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American Literature:
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Joaquin Miller

( Originally Published Early 1900's )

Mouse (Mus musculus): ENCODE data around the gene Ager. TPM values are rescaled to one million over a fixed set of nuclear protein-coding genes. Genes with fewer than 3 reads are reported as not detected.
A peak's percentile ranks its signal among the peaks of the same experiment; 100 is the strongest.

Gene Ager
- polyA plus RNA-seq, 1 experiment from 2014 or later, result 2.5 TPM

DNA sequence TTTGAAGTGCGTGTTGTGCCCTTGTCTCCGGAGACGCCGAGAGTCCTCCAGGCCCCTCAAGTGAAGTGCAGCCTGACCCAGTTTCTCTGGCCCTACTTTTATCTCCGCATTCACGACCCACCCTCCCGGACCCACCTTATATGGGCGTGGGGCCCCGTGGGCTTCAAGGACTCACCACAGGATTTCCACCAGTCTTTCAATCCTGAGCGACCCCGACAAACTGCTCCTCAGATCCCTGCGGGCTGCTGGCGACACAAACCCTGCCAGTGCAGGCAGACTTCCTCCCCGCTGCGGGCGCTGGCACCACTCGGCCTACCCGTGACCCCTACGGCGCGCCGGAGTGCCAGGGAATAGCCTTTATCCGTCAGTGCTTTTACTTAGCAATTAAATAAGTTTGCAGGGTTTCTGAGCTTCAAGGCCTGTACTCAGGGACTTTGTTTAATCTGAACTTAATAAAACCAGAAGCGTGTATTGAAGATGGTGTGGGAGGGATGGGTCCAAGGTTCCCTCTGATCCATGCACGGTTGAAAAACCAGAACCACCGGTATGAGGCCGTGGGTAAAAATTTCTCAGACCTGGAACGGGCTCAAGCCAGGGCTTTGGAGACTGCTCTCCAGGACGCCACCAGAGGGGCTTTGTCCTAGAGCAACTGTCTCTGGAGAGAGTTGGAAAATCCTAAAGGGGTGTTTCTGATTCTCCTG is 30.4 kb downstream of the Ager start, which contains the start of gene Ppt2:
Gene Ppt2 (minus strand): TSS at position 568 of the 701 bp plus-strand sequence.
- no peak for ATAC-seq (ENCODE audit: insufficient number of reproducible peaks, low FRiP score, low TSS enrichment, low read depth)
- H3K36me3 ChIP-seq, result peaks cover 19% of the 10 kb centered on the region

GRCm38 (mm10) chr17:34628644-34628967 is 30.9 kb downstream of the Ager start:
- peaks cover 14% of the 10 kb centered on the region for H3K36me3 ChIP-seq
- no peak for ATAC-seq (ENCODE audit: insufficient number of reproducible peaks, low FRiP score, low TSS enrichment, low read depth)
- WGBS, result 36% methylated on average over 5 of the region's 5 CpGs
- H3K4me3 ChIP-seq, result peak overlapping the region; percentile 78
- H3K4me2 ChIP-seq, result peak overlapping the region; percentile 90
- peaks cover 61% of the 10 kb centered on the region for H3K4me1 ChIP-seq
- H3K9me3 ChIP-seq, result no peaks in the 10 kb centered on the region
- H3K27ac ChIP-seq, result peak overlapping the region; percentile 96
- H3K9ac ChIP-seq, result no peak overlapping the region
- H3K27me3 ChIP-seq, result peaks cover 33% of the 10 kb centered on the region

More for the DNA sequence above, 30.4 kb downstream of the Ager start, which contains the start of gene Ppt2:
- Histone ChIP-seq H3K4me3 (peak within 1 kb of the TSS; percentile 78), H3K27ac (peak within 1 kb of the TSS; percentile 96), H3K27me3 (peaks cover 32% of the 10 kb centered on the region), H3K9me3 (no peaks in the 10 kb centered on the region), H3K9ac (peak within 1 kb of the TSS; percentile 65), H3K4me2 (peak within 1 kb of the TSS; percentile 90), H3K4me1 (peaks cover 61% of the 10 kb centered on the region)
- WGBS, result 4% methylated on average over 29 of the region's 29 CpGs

In 1870 the "Songs of the Sierras," published in Lon-don, and describing California scenes, produced a literary sensation in England, and gave the author temporary fame as the long-expected truly American poet. The author's name was given as Joaquin Miller, but it was originally Cincinnatus Hiner Miller, the name Joaquin being borrowed from a Mexican brigand. Miller was born in Indiana in 1841, but when he was a boy his parents emigrated to Oregon. After working on a farm he went to seek for gold in California, and began to write verse. Unsuccessful as a miner, he led a wandering life in California and Nevada, and went with the filibuster Walker to Nicaragua. On his return to Oregon in 1860, he studied law and was for a time a county judge. In 1870 he went to England, and having there obtained a reputation as a poet, came back to America to seek work as a journalist. In 1887 he settled at Oakland, California. His poetical works include "Songs of the Sunlands," "Songs of the Sierras," and "Songs of the Mexican Seas." His best known prose works are "The Danites in the Sierras," "'49, or the Gold-Seekers of the Sierras," and "The Destruction of Gotham." Miller has not hesitated to appropriate some of the work of others, and yet he has originality and force. He cares little for accepted laws of literature. He is able to represent vividly the wild life and grand scenery of the Pacific slope.

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